Who stays ONLINE? Facebook or MySpace...
When Rupert Murdoch, the owner of New Corporation (Fox News), bought MySpace for $580 million in 2005 it was viewed by many as one of his savviest acquisitions ever. At that time, MySpace was arguably the most successful social networking site on the Web and its financial future was extremely bright. Shortly after the acquisition, a young, upstart college social networking site called Facebook began operations without much fanfare. Back in 2005, MySpace had 14 million monthly users and Facebook was still raising capital. Now, MySpace has 126 million users whereas Facebook’s user base has grown to over 200 million. Facebook continues to expand while MySpace’s growth appears to be stagnant. This led to the dismissal last week of one of MySpace’s co-founders and the appointment of a former Facebook executive as CEO.
Since 2005, MySpace has generated about $1.6 billion in revenues and earned 200 million last year alone. However, it is important to note that a major portion of its operating capital comes from $900 million that Google guarantees every year. That agreement comes up for renewal next year and the likelihood of Google agreeing to the original terms is questionable. This is probably why Murdoch is shaking things up at MySpace. While it is likely that Google will attempt to renegotiate the terms of the original agreement, I seriously doubt that it will severe all financial ties with MySpace. That would be a bad business decision and Google doesn’t make many of those!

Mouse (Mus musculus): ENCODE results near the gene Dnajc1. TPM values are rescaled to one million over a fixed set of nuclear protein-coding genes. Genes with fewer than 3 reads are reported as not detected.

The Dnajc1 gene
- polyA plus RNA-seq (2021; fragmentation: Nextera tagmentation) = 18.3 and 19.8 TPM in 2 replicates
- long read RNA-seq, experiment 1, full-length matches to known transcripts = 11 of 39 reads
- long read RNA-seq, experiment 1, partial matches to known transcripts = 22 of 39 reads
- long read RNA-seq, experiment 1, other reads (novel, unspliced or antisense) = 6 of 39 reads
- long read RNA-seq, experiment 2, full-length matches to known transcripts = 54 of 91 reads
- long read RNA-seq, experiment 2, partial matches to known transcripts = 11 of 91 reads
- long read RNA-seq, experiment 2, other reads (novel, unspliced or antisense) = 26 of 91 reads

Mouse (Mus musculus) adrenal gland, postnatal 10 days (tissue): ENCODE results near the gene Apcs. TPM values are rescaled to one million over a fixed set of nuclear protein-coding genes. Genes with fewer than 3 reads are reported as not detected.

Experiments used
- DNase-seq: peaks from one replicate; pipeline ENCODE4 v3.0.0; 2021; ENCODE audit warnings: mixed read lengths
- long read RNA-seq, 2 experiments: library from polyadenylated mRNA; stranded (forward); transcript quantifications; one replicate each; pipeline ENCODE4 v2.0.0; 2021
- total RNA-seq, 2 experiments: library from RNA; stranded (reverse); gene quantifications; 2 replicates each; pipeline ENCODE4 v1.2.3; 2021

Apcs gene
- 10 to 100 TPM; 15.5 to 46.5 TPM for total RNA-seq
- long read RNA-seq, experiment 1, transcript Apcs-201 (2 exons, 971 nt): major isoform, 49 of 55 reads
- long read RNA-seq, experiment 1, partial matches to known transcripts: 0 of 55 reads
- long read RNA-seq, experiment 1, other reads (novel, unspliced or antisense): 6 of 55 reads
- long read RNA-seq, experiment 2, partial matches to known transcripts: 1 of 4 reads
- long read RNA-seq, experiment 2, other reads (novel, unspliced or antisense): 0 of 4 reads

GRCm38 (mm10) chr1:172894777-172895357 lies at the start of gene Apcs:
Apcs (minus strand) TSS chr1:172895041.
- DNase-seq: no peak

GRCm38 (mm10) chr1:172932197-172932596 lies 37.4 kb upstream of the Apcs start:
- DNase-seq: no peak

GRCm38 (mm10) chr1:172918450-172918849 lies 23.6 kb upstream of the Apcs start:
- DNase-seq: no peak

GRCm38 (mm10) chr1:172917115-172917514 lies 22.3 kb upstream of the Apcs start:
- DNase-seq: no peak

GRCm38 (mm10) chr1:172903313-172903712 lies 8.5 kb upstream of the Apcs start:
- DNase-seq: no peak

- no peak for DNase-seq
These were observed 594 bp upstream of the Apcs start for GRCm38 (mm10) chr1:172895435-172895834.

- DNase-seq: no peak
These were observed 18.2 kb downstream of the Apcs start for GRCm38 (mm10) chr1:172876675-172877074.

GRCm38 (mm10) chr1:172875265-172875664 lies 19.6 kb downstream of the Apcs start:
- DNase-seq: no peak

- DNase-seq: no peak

While many social networking pundits attribute Facebook’s ongoing success to its connectivity rather than its content, I still contend that “content is king” and social networking sites built around user-generated content are great investment opportunities. After all, status updates, pithy wall comments and photo tagging tend to “get old” quickly after a few months.
While the possible loss of Google’s annual cash infusion will hurt MySpace, I don’t think that MySpace is on its “deathbed” yet and rumors of its demise are premature. The social networking universe is vast and niche networks—not large unfocused ones—will ultimately prosper because of targeted advertising and other business opportunities. That said, I believe there will always be a place for MySpace in the social networking world.
Until next time...
Good Luck and Good Networking!!!!!!!!!!